Before long, my headache was back and so was my longing for institutionally-prepared vegetable medleys. When I found myself looking up one-way plane tickets to my hometown, I decided it was probably time for a nap.
The house was still as I dragged myself up the second set of stairs to my room. I flopped into bed, tense and tearful like a preschooler who'd skipped her nap time, and pulled the covers tight over my head, blocking out the midday sun. After a good half hour of tossing and turning, I finally slipped into blissful slumber.
I awoke with a start. I turned to see a man's workpant-clad legs outside my window, teetering on a too-tall ladder. The roofers. I'd forgotten.
I stomped downstairs irritably to make some tea, hoping it would calm my shattered nerves. The sound was hardly better a floor down. The banging was so loud it sounded like it was coming from inside the house. It surrounded us, rattling our walls and deafening our ears.
"This is Week Three," I called over the racket, setting the kettle on the stove with one hand while trying unsuccessfully to cover my ears with the other. "How long does this take?"
My roommate shook her head as she scrubbed out a stockpot. "I ran into one of them when I took out the trash," she said, wincing as a particularly strong blow rattled the pans hanging from the wall above the stove. "I asked him when he thought they'd be done."
She turned back to me with raised eyebrows. "He said they don't have a lot of other jobs right now, so they're taking their time."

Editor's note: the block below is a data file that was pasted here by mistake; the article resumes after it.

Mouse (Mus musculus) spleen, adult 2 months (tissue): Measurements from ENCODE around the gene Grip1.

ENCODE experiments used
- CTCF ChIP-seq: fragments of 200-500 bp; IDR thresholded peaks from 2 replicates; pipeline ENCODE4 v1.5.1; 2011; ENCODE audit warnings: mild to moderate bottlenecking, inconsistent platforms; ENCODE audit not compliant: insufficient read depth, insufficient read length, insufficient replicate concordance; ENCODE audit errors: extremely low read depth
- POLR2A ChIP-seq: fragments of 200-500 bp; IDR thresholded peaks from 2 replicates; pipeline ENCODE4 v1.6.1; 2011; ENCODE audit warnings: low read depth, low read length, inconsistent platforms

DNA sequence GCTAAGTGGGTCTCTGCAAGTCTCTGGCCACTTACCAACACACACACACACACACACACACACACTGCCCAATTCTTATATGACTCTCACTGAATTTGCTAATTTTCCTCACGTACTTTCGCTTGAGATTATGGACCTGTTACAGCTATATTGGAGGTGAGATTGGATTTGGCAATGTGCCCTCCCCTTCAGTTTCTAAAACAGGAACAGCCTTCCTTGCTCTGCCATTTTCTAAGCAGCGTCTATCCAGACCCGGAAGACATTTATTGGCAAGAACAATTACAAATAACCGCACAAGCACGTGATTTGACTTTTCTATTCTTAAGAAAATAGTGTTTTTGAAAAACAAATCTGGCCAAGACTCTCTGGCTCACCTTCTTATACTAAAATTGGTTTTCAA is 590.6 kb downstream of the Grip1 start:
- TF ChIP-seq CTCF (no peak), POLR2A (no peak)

My eyes widened. "WHAT?" I cried, outraged. I jumped in surprise as a wayward hammer soared past the window next to me.
"I know," she said. She turned back to the sink and shook her head. "I think Richard's getting a deal."
I switched off the burner, my appetite lost. I trudged back upstairs, the banging louder and louder with every step of my ascent.
I took a hot shower by candlelight, hoping the rush of water would drown out the pounding. It didn't. The banging seemed louder than ever, echoing in the tiny bath, and when the water suddenly switched from hot to cold, something in me... just... snapped.
I shut off the water and stomped onto the bathmat, nearly shaking with anger. I furiously wound a towel around my wet hair and pulled on a tattered pair of pajamas, pale blue and covered in smiling snowmen. I didn't bother with boots, shoving my feet into a pair of fuzzy pink slippers and storming out the front door.
I was a woman on a mission.
When I first stepped outside, I couldn't see them. They were on the back side of the house, our front walk blocked by a dump truck, the side yard littered with plywood and power tools.
Suddenly, I saw our landlord tottering up the sidewalk with a styrofoam box and a bottle-shaped paper bag.
"RICHARD!" I shouted.
Richard's a grumpy old man, drunk more often than he's sober, and absent-minded as a lobotomy patient who stopped his surgery halfway through. He takes months to cash our rent checks and his idea of "fixing" things tends to end with more broken than when we started. He caught sight of my wild eyes and bedraggled pajamas and shifted his eyes side to side, searching for an exit.